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The Golden Age and the Second Globalization in Italy

  • Nicholas Crafts

    ()

    (University of Warwick)

  • Marco Magnani

    ()

    (Bank of Italy)

After the Golden Age, Italy experienced increasing difficulties in adjusting its economy to the changing external context and to the requirements for sustaining catch-up growth at a higher level of economic development. The adjustment issue is common to advanced countries but the difficulties experienced in Italy look particularly severe. Cushioned by inflation and devaluation, growth remained relatively high in the 1970s. In the subsequent decade, in spite of improved conditions for addressing macroeconomic disequilibria structural adjustments were neglected. Major supply side reforms were eventually implemented in the aftermath of the 1992 crisis. Nevertheless, in the second half of the decade growth fell below the EU average. These necessary reforms fell however short of what was required. Participation in EMU did not help as far as the improvement of growth prospects was concerned. In the last section some of the economic and metaeconomic factors explaining the ineffectiveness of the reform process are briefly explored.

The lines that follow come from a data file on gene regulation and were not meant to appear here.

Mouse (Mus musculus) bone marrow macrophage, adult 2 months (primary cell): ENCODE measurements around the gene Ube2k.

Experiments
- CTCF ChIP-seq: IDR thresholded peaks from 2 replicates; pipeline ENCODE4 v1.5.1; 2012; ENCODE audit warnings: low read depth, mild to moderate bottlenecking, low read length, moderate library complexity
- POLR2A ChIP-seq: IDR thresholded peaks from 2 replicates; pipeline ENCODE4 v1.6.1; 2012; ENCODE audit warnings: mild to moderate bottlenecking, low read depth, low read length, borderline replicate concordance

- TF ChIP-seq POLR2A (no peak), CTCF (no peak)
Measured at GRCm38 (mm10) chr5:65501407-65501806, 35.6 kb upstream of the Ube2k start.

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Paper provided by Bank of Italy, Economic Research and International Relations Area in its series Quaderni di storia economica (Economic History Working Papers) with number 17.

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Date of creation: Oct 2011
Handle: RePEc:bdi:workqs:qse_17
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